"Big John" Dingell has been deposed as chairman of the House Commerce Committee, but the panel's antibank traditions live on.
That became clear this week when the committee's new chairman, Republican Rep. Thomas Bliley of Virginia, readied legislation that would authorize states to set limits on the insurance powers of national banks.
The Bliley measure is a potential "killer amendment." If it is attached to the House Banking Committee bill that would repeal the Glass-Steagall Act, repeal is all but dead for this year.
The reason is simple. The insurance lobby is probably strong enough to line up votes on the House floor for the Bliley bill. But the banking industry has enough muscle to block legislation that contains the Bliley language, if not in the House then in the Senate, where the rules make it easier to obstruct a bill.
And there's no doubt that the banking industry would fight a bill that includes the Bliley amendment. Many banks, convinced that they can get all the new powers they want through the courts, the states, and the federal regulatory agencies, are only lukewarm to begin with on Glass-Steagall repeal.
And almost no one in banking is willing to trade away insurance powers for expanded authority to underwrite securities.
For now, there is reason to believe that Rep. Bliley and his supporters in the insurance industry are in a very strong position in the House.
His co-sponsors are expected to include Rep. Dingell - knicknamed "Big John," as much for his imposing size as for the political power he once wielded - and Rep. Gerald Solomon, chairman of the all-important House Rules Committee.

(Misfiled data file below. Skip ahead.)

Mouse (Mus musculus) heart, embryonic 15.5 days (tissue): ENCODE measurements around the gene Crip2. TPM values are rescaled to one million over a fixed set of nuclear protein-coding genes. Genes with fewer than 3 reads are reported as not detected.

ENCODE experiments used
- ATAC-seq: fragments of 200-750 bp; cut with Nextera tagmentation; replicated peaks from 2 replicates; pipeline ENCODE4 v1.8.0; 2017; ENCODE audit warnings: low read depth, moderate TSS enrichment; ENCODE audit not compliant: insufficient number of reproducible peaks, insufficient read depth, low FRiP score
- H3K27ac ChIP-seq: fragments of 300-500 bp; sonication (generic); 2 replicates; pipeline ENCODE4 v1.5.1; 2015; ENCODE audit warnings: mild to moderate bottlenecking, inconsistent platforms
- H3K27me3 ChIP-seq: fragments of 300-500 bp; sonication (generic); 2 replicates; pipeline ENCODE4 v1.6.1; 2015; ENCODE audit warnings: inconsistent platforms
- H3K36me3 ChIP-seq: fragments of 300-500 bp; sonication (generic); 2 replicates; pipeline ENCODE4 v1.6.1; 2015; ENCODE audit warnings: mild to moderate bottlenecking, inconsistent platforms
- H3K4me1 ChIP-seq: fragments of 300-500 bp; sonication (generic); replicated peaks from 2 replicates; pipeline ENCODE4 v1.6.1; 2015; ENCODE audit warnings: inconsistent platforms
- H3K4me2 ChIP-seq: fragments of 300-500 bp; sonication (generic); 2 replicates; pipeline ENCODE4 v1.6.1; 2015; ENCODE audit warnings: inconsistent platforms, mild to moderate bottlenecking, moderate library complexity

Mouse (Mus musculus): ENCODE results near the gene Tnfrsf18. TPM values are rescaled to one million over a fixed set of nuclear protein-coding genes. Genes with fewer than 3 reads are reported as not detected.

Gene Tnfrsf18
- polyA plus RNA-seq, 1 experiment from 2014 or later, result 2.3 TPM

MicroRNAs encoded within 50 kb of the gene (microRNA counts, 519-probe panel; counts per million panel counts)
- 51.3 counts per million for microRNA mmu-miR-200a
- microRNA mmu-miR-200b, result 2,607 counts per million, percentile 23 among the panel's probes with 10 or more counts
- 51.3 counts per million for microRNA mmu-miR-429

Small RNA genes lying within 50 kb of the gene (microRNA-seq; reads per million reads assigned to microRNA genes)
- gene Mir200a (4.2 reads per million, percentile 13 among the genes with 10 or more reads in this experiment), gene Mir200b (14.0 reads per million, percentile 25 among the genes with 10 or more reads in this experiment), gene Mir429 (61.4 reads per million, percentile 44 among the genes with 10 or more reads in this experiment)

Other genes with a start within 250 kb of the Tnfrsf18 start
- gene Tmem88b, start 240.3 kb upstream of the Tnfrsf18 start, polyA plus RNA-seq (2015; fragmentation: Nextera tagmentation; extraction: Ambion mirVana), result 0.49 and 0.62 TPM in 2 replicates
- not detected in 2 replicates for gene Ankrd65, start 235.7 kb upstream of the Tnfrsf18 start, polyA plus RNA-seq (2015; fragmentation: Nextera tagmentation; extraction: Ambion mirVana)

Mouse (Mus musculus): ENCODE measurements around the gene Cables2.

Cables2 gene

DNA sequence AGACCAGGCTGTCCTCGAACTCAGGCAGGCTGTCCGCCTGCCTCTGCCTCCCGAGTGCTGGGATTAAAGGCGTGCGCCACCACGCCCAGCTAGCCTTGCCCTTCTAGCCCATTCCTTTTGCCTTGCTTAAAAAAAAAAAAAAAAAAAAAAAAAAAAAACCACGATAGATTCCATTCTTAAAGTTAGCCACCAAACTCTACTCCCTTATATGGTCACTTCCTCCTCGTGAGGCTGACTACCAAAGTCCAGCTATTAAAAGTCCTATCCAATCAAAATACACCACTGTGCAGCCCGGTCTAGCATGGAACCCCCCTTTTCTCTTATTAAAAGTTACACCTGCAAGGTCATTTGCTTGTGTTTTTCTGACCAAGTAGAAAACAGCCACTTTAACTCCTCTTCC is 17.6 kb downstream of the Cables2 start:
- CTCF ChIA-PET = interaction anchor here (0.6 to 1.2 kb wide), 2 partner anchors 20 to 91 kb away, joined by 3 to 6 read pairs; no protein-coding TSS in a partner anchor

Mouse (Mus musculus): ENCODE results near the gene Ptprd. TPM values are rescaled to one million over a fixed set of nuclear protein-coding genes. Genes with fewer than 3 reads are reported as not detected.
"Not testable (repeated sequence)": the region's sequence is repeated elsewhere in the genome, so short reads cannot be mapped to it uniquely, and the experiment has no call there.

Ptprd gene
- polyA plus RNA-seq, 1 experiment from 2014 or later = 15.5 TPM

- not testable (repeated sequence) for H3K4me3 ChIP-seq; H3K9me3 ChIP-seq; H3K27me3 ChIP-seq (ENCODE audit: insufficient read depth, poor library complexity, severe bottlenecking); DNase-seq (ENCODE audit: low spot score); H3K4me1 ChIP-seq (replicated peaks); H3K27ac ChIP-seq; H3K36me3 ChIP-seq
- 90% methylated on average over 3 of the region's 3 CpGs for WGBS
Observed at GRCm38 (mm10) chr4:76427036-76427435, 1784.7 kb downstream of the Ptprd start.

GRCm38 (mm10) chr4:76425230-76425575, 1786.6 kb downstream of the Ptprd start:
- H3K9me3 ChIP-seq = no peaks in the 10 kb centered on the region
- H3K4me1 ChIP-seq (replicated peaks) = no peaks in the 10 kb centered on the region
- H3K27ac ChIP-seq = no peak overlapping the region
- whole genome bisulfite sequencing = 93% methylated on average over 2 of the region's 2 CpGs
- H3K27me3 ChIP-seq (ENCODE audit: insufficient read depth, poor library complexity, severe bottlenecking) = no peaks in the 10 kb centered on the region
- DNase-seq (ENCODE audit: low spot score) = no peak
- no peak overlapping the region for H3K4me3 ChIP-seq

Rules, which serves as gatekeeper for the House floor, will decide whether the Bliley bill is brought before the full House. Rules could make it in order as an amendment to the Glass-Steagall bill or even write it into the text of the measure.
With the Republican takeover, nobody really knows how the floor votes line up on nonpartisan issues like banking, where party affiliation isn't much of a guide. But many people believe the insurance agents increased their strength with the election of a Republican majority that has a decided tilt toward small business.
For the future, the Bliley bill should put to rest the notion that the Commerce Committee - which has jurisdiction over the securities industry - would be a helpful ally for the banking committee in its effort to repeal the Glass-Steagall Act.
It's important to remember that each of the committees has its own constituencies and its own culture. House Banking, with its focus on commercial banks and thrifts, long ago came to the conclusion that it was time to knock down the walls that keep banks out of securities and insurance. In 1991, the panel was prepared to go much further and permit banks to affiliate with industrial companies.
The Commerce Committee, by contrast, is comfortable with the insurance and securities industries that fall within its jurisdiction. Committee members know the lobbyists and industry leaders, and they share their values. As a result, they are predisposed to help securities and insurance in their turf battles with banking.
Rivalry between the two committees is also deeply rooted. Rep. Dingell never made much of a secret of his disdain for the banking committee and its leadership, and many observers have been amused to discover that the bad blood between the two panels survived the Republican transition.
Whatever else it may be, then, the Bliley measure serves as a sort of reality check for an industry that was beginning to believe that Glass- Steagall repeal was in the bag.